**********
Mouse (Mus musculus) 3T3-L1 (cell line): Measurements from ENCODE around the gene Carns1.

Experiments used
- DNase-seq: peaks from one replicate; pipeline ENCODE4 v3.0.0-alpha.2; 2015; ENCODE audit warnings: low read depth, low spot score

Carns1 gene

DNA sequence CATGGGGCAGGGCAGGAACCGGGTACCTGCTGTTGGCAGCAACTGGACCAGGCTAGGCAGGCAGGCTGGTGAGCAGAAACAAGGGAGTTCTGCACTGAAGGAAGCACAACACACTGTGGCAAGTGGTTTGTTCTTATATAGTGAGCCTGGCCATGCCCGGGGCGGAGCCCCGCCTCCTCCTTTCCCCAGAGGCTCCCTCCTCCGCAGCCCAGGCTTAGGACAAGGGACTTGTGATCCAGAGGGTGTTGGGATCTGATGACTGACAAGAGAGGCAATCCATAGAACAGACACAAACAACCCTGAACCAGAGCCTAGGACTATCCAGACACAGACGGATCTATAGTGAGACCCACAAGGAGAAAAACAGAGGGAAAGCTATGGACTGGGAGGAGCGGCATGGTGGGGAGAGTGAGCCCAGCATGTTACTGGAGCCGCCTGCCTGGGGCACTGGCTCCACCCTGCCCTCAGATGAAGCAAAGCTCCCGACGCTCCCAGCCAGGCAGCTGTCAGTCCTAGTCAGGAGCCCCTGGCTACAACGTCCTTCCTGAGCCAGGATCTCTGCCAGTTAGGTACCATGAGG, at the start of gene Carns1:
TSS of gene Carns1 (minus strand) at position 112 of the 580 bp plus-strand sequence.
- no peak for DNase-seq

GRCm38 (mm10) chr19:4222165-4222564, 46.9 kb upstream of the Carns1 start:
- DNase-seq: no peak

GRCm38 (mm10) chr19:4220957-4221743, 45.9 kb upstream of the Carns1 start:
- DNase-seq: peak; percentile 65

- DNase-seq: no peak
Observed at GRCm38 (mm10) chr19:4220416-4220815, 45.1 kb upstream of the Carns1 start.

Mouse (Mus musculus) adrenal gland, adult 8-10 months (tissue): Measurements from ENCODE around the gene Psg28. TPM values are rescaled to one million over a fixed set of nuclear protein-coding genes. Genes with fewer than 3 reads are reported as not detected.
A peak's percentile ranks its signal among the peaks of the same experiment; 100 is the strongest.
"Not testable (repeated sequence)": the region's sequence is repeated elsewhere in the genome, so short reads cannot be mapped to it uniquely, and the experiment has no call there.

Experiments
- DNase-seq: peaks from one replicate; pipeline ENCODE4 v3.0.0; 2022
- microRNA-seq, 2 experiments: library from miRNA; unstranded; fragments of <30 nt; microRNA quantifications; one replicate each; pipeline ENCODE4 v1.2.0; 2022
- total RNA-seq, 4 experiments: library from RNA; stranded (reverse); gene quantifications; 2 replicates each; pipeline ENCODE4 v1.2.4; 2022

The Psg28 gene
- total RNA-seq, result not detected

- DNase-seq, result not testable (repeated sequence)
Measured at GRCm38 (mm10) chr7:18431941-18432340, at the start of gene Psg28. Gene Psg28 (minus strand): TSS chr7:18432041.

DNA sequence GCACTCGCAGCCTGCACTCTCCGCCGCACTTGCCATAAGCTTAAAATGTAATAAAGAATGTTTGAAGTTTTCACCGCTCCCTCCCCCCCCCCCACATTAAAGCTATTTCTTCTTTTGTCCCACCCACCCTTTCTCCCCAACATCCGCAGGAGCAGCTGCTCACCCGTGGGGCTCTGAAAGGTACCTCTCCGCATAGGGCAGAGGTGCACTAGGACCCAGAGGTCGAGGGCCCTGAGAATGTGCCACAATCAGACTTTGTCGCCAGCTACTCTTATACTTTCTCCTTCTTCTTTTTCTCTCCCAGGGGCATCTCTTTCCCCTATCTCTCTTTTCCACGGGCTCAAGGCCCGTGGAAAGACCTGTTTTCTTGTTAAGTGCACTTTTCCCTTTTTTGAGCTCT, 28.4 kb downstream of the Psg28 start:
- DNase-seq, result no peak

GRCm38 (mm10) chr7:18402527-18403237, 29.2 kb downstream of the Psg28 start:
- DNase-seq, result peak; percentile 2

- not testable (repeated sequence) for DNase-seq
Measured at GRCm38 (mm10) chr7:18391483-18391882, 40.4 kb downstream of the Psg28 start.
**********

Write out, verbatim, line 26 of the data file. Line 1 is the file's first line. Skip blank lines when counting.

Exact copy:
- DNase-seq, result no peak